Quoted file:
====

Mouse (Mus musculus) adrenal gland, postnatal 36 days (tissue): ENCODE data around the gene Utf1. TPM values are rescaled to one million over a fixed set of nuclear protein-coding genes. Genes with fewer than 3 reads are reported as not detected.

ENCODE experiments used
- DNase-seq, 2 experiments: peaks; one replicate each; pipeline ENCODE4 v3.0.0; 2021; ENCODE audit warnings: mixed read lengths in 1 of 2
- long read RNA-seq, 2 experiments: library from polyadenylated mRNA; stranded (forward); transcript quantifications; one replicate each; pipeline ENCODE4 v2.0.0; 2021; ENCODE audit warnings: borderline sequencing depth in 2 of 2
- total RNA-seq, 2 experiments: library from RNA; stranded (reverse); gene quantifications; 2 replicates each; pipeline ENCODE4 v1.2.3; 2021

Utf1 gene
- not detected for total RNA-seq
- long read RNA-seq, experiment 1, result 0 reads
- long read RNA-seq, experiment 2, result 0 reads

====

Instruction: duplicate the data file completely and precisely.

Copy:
Mouse (Mus musculus) adrenal gland, postnatal 36 days (tissue): ENCODE data around the gene Utf1. TPM values are rescaled to one million over a fixed set of nuclear protein-coding genes. Genes with fewer than 3 reads are reported as not detected.

ENCODE experiments used
- DNase-seq, 2 experiments: peaks; one replicate each; pipeline ENCODE4 v3.0.0; 2021; ENCODE audit warnings: mixed read lengths in 1 of 2
- long read RNA-seq, 2 experiments: library from polyadenylated mRNA; stranded (forward); transcript quantifications; one replicate each; pipeline ENCODE4 v2.0.0; 2021; ENCODE audit warnings: borderline sequencing depth in 2 of 2
- total RNA-seq, 2 experiments: library from RNA; stranded (reverse); gene quantifications; 2 replicates each; pipeline ENCODE4 v1.2.3; 2021

Utf1 gene
- not detected for total RNA-seq
- long read RNA-seq, experiment 1, result 0 reads
- long read RNA-seq, experiment 2, result 0 reads